Uncollected garbage piles welcome tourists
Maybe that’s why we received the ‘ugly’ tag
Chiang Mai Municipality is in trouble with its garbage
dumping site, and the many alternative sites are voicing opposition to
having a garbage dump in their areas. In the meantime, the piles of rotting
garbage accumulate in streets and sois all over the municipality.
Chiang Mai Governor Suwat Tantipat told Chiangmai Mail
that the provincial authorities would call an urgent meeting to speed up
locating new dumping sites.
The contract has ended at the Doi Tao dumping site for
garbage disposal, used for the past few years.
Residents of Chiang Mai City have lodged complaints that
garbage has not been collected for over a week, resulting in foul smells and
flies. The public has asked for officials to help take care of the problem
urgently, but many roads in the tourist city center as well as residential
areas are covered with uncollected garbage.
Lek Meeyaiyo, 54, a resident on Bamrungraj in tambon Wat
Kate, Muang district, said municipal garbage collectors usually removed
trash daily, but no one had come for a week, “Very bad smells are going
around now, and it has interfered with our work. Please inform the
collectors to get rid of these garbage piles,” she said.
Sathaporn Rodseng, 36, a grocer at the Chiang Mai Arcade
Bus Terminal, said normally the collectors removed garbage at 5 a.m. every
day, “But during the past two days, we have not seen any garbage
collectors despite there being many food shops and restaurants producing a
lot of waste and garbage piled up mountain-high around this tourist city,”
The first impression that tourists and visitors get is
piles of garbage at the bus stations with bad smells. This gave Chiang Mai a
“We want the garbage piled up in the bus terminal areas
to be removed as a priority,” said one observer, “or tourism will fade
Dr Surapong Tovichakchaikul, an advisor to the opposition
in parliament, recently took the media to see the conditions around the
Three Kings Monument area in the heart of the city, saying that the
municipality and Chiang Mai provincial authorities should solve the garbage
problem immediately. He will also lodge a letter of complaint with Prime
Minister Thaksin Shinawatra.
Governor Suwat Tantipat said this problem is the
responsibility of the Chiang Mai Provincial Administration Organization and
Chiang Mai Municipality.
“I really hope that the municipality can help solve this garbage
problem. They (municipal officials and PAO officials) have yet to contacted
me for urgent assistance to tackle the garbage,” he told Chiangmai Mail.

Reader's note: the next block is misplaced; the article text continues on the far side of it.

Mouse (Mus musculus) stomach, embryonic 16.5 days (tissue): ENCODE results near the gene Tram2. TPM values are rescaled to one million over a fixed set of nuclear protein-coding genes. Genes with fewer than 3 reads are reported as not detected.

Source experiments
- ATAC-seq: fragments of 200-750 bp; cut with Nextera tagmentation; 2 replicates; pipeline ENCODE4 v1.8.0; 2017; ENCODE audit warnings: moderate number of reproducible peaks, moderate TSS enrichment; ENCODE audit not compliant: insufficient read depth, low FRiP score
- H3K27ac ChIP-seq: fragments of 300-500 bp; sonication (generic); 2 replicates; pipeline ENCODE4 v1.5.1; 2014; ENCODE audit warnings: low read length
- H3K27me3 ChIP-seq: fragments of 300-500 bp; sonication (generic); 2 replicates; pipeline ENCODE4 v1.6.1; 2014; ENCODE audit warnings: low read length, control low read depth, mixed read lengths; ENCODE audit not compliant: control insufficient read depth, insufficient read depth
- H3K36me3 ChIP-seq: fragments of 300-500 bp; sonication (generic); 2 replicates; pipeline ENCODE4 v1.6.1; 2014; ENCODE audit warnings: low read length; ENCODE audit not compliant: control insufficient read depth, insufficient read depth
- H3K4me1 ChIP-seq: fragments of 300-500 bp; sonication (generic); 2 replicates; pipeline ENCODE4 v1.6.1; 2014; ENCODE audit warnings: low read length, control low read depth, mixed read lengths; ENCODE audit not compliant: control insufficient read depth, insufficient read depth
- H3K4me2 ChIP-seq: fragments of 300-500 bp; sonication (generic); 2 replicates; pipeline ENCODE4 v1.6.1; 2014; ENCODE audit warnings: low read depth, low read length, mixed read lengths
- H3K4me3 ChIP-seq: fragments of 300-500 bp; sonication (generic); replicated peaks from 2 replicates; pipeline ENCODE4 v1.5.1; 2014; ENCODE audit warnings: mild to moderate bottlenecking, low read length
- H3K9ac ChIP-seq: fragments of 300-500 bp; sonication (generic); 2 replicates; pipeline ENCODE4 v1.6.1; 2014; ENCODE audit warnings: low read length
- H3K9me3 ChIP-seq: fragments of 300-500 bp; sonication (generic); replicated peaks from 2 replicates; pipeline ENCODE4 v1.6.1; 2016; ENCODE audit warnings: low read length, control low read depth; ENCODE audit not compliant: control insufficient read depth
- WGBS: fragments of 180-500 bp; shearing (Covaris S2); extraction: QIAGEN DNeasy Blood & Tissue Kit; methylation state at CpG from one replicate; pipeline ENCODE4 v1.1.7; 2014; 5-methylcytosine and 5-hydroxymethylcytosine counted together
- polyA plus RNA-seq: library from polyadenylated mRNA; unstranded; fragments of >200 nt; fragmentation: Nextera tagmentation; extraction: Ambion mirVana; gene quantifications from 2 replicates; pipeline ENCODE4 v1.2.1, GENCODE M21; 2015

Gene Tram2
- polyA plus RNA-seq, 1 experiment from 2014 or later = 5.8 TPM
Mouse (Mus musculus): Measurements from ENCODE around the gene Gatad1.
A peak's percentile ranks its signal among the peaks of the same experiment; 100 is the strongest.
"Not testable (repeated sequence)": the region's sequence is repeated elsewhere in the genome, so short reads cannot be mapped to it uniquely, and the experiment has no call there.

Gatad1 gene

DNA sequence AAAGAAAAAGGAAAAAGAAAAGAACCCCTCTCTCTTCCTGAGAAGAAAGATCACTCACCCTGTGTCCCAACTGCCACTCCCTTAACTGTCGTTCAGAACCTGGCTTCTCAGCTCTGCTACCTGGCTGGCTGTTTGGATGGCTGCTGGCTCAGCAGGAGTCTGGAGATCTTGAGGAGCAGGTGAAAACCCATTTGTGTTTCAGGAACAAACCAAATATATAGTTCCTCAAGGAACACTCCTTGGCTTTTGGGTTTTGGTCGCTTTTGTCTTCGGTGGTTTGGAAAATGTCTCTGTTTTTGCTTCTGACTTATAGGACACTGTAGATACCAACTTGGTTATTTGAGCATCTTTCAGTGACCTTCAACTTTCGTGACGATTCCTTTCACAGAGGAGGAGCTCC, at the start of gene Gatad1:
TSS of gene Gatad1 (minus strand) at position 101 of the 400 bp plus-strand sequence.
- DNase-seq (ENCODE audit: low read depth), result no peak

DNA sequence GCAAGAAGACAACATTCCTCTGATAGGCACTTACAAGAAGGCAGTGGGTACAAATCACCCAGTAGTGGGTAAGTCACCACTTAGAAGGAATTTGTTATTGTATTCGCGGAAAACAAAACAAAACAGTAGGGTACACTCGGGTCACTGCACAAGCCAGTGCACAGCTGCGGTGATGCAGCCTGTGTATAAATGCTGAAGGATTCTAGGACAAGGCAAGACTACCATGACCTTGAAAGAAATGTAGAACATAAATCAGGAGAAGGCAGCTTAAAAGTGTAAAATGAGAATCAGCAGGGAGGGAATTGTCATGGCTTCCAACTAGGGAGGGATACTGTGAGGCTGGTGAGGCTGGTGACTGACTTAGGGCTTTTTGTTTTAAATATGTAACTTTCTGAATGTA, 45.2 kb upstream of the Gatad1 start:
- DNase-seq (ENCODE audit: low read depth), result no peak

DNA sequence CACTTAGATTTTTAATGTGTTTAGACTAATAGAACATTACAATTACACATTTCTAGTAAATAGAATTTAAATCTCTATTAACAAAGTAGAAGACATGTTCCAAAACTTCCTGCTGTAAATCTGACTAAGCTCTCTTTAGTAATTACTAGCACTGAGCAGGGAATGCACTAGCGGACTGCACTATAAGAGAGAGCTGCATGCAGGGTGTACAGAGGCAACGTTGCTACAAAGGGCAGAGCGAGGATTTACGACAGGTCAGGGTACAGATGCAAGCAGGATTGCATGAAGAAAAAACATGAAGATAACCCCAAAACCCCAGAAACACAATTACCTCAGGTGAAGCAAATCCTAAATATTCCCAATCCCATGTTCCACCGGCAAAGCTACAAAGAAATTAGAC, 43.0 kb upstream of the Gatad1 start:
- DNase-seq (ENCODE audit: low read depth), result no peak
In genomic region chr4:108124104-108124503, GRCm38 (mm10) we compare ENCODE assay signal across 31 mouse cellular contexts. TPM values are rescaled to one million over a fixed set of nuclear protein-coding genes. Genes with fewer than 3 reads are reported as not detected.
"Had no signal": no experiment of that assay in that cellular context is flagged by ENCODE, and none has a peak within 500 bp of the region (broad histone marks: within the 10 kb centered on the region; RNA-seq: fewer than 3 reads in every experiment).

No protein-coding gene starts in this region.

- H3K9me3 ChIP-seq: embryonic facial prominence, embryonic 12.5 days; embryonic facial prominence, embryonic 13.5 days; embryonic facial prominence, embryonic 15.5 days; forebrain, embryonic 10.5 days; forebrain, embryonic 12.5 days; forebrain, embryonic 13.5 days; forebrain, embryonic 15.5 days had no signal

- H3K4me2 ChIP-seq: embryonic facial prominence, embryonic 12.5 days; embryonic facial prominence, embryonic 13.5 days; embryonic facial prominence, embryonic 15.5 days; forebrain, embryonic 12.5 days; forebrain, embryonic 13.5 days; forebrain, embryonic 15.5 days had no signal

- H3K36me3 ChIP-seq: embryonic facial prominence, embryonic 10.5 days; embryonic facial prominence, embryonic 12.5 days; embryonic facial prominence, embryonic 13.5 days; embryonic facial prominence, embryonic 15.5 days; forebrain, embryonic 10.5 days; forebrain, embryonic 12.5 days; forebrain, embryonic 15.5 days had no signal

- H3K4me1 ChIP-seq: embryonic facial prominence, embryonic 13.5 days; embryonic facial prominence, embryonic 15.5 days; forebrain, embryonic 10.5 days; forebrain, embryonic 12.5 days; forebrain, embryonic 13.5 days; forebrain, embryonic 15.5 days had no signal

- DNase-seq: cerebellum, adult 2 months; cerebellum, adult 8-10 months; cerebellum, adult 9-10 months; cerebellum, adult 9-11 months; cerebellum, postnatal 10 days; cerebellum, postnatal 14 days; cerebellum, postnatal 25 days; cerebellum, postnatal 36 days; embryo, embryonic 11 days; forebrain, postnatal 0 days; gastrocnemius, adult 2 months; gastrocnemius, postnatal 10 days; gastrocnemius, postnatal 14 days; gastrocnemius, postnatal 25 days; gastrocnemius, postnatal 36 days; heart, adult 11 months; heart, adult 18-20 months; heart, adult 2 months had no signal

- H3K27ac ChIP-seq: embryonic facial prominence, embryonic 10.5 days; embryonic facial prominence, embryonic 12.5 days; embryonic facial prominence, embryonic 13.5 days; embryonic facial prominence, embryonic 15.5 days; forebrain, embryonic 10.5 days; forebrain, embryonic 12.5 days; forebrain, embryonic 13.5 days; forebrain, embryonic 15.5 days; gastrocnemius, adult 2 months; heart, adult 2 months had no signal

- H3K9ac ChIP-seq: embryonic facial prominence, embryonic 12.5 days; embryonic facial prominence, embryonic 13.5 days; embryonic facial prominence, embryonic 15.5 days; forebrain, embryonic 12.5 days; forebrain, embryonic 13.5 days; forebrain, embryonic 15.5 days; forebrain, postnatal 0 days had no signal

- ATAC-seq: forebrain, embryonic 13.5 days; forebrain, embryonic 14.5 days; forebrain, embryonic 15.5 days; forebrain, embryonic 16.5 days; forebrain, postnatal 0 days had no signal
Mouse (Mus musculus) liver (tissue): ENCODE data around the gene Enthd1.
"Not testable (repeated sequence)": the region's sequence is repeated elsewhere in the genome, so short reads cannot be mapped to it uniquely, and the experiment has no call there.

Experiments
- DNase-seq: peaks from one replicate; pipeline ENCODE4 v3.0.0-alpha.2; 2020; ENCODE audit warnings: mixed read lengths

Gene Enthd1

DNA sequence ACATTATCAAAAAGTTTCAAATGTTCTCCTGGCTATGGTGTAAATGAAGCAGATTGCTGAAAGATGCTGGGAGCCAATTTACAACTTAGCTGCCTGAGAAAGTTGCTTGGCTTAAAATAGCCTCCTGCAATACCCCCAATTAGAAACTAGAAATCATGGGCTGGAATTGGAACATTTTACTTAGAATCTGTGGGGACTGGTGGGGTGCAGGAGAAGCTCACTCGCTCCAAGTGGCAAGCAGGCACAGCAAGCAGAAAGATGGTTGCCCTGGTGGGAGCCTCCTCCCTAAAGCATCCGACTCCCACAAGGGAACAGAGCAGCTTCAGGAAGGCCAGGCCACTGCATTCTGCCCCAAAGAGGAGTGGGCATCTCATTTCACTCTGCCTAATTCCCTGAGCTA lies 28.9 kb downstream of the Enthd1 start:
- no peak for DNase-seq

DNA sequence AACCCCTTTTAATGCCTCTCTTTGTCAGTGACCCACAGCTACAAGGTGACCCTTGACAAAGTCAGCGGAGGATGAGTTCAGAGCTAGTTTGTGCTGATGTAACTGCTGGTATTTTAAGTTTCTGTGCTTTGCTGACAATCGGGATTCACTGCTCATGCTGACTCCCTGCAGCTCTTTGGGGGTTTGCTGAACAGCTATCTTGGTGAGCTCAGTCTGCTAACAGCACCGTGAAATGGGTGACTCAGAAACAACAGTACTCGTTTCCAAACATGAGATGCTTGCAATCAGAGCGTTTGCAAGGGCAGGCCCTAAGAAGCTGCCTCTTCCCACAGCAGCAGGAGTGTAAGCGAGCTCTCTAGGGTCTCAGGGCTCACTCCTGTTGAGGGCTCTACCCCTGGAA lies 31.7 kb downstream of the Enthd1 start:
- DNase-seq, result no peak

Chiang Mai-Lamphun road restricted
A ban has been slapped on heavy trucks using the Chiang
Mai-Lamphun road that runs parallel to the railway line. The Chiang Mai
provincial authorities have placed the prohibition order to maintain the
condition of the road surface, following an order from the Ministry of
Chiang Mai Governor Suwat Tantipat said the Public Works
and City Planning Department has designated the entire 27km stretch of road,
construction of which has been completed, to be free of heavy equipment.
The road was built for the local community to use. At
present, many trucks are using this road but with immediate effect only
trucks under 12 tons may do so.
The police have been instructed to enforce the
prohibition and weight limit.
Blind to have Braille signs installed at bus stops
All bus stops will soon have signs in Braille and audible
signals to help blind people, thanks to a project of the Chiang Mai
bus stop which will be installed with signs in Braille.
Chiang Mai Mayor Boonlert Buranupakorn said that current
mass transportation services of Chiang Mai still contained some barriers for
the blind. Many collide with bus stop poles because their sticks cannot
effectively recognize where they are placed. Because there were no amenities
for blind people at bus stops, signs written in Braille and audible signals
should be provided for them.
“Bus drivers do not stop at every bus stop and nothing
is provided to inform them when they arrive at their destination. These
factors have are stopping them traveling by bus,” he said.
The Association for the Blind of Thailand had asked for
service utilities for the visually impaired to increase their safety and the
municipality agreed to supply these amenities,” the mayor said.
“The municipality welcomes any suggestions or comments on its attempt
to serve blind people and is willing to assist immediately,” said Boonlert.